Leeds STV
Image default

Authorities go after the suspicious relationship of David Cameron and Lex Greensill

Former British Prime Minister David Cameron may be under investigation because of his ties to Australian financier Lex Greensill, whose company went bankrupt this month. Greensill is said to have had an unpaid but influential role at the heart of the Government years before he hired Cameron as an advisor and used him to lobby high ministers at the start of the pandemic.

In his role as an advisor, which was never formally announced, Greensill had access to at least eleven government departments, before taking a formal role as “Crown commissioner” in 2014. According to the complainants, taxpayers deserve to know to what extent Greensill Capital had access to government through the former Conservative prime minister.

The Committee on Standards in Public Life, an influential moral watchdog, has informed the newspaper that it is considering an investigation. This is after proposals from the British Labour Party. A former chairman of the standardization committee, called for a “full investigation” and described the allegations as “a real shame”.

Labour has urged the commission to investigate how Greensill got an office and a pass in the Cabinet Office ten years ago. His links with certain politicians should also be investigated.

The commission has also been asked to investigate how Cameron, hired by Greensill in 2018, lobbied senior government officials in the UK, including finance minister Rishi Sunak, to improve the company’s access to Covid-19 credit schemes.

Although the commission cannot impose sanctions on individuals, it has influence over the government. Recommendations have in the past led to the creation of various bodies, such as the adviser on ministerial interests and the Electoral Commission.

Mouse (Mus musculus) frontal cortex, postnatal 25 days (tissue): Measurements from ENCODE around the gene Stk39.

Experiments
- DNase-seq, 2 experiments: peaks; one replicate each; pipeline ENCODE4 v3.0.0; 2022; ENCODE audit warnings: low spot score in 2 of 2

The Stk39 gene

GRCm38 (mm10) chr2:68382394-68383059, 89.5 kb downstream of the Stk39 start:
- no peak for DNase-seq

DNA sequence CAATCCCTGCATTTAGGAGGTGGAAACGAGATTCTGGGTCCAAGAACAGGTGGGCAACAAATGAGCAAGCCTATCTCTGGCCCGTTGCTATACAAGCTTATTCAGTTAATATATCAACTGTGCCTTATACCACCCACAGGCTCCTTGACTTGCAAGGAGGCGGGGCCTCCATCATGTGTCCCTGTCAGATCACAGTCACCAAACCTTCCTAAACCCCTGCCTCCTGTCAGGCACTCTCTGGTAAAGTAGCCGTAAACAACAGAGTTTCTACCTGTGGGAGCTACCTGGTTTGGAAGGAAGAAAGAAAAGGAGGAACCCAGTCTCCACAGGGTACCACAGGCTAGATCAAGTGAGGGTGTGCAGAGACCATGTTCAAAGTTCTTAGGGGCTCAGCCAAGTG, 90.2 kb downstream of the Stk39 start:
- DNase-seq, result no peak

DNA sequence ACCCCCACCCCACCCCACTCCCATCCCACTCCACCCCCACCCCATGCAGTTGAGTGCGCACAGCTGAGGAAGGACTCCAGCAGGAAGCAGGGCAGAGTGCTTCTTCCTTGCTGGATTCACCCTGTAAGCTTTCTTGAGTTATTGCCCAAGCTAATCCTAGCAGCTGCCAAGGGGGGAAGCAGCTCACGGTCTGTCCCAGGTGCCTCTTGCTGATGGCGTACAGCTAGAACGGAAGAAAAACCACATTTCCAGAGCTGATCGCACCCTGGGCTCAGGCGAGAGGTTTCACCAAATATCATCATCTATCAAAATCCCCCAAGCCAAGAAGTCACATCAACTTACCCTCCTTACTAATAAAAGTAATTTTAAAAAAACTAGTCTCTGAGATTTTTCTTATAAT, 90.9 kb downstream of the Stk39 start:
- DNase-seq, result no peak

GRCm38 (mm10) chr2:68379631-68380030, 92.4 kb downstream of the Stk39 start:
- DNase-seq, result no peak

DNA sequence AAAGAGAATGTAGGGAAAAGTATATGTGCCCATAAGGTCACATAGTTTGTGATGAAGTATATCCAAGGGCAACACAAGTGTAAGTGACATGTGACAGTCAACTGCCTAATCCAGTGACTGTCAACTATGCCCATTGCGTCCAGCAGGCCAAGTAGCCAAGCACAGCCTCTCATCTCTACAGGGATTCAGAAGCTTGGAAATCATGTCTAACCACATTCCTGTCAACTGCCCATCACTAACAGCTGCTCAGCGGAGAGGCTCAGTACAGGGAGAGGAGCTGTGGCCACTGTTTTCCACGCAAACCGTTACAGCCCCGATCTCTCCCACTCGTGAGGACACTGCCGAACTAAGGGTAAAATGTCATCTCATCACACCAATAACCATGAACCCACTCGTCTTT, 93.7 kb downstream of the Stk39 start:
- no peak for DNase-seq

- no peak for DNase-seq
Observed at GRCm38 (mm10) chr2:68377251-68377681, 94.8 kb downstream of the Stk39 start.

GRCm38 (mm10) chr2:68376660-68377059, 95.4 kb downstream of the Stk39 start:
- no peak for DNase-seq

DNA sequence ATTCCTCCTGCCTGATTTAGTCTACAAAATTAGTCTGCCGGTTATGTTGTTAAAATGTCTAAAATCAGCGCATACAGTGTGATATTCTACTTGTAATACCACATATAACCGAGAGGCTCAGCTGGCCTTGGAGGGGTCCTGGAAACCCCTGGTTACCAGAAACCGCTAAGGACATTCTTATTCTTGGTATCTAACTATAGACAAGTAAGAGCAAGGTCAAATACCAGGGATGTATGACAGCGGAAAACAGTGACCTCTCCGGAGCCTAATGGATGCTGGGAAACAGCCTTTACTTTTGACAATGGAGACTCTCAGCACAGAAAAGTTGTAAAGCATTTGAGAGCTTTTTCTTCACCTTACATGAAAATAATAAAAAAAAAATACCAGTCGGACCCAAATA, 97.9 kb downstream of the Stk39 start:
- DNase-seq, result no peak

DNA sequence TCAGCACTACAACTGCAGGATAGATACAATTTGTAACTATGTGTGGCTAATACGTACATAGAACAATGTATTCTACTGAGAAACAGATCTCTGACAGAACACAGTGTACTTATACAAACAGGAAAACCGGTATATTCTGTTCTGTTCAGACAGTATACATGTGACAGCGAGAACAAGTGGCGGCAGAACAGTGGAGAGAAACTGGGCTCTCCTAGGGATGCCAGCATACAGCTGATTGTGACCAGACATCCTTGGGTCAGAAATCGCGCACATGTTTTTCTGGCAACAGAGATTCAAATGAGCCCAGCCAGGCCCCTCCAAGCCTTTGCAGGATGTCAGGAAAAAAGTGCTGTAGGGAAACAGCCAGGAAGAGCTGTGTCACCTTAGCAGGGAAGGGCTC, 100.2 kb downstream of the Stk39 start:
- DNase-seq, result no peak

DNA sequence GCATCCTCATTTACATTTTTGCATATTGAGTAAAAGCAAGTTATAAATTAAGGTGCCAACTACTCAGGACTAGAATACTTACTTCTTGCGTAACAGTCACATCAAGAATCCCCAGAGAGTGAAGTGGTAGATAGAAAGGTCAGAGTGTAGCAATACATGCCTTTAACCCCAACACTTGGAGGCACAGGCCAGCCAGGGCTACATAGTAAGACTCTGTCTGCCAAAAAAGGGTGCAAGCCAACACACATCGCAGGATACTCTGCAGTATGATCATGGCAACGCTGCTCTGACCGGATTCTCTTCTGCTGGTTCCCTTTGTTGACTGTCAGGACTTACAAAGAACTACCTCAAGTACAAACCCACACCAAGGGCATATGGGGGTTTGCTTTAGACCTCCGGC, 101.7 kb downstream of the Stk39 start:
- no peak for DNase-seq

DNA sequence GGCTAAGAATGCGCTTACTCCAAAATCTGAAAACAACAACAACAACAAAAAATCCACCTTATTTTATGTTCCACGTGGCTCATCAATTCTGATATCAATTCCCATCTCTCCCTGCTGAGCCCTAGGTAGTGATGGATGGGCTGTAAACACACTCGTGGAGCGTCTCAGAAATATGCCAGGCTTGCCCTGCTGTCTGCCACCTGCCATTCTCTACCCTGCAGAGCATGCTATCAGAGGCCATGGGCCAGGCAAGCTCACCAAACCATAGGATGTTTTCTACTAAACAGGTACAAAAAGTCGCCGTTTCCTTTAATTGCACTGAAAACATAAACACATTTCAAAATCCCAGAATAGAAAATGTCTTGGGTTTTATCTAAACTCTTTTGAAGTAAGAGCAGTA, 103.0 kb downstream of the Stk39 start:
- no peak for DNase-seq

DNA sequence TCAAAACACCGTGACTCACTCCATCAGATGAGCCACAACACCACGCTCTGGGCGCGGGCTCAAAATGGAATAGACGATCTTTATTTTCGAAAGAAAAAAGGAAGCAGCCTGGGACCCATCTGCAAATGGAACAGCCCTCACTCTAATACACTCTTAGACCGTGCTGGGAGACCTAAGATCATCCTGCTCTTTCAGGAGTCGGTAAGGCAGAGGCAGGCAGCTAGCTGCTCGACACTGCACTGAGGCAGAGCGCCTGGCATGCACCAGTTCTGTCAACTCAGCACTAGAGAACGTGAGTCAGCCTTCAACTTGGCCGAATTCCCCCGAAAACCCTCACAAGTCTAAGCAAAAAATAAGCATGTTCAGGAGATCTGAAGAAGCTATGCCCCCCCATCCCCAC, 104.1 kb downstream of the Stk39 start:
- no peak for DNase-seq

Financial Times previously revealed that Cameron had stock options in Greensill that could have been worth $ 70 million if the company had gone public. Greensill Capital filed for bankruptcy earlier this month. That was the culmination of the spectacular collapse of the finance company, after major lenders withdrew out of concern over the valuation of assets. Earlier this month, Greensill’s Australian holding company also went bankrupt.

Paolo Sorbello

Paolo Sorbello is a journalist and researcher. He is a PhD candidate at the University of Glasgow, studying state-business relations in Kazakhstan, Kyrgyzstan and Russia. He is also the Business News Editor of the weekly newspaper The Conway Bulletin.

Related posts

Another UK/EU spat: state aid or just a corporate affair?

Mary Johnson

First Serena oranges made their way to the UK

Mary Johnson

Boris Johnson sets a bold target: ‘ to vaccinate the whole world before the end of 2022’

Mary Johnson

Leave a Comment

* By using this form you agree with the storage and handling of your data by this website.

This site uses Akismet to reduce spam. Learn how your comment data is processed.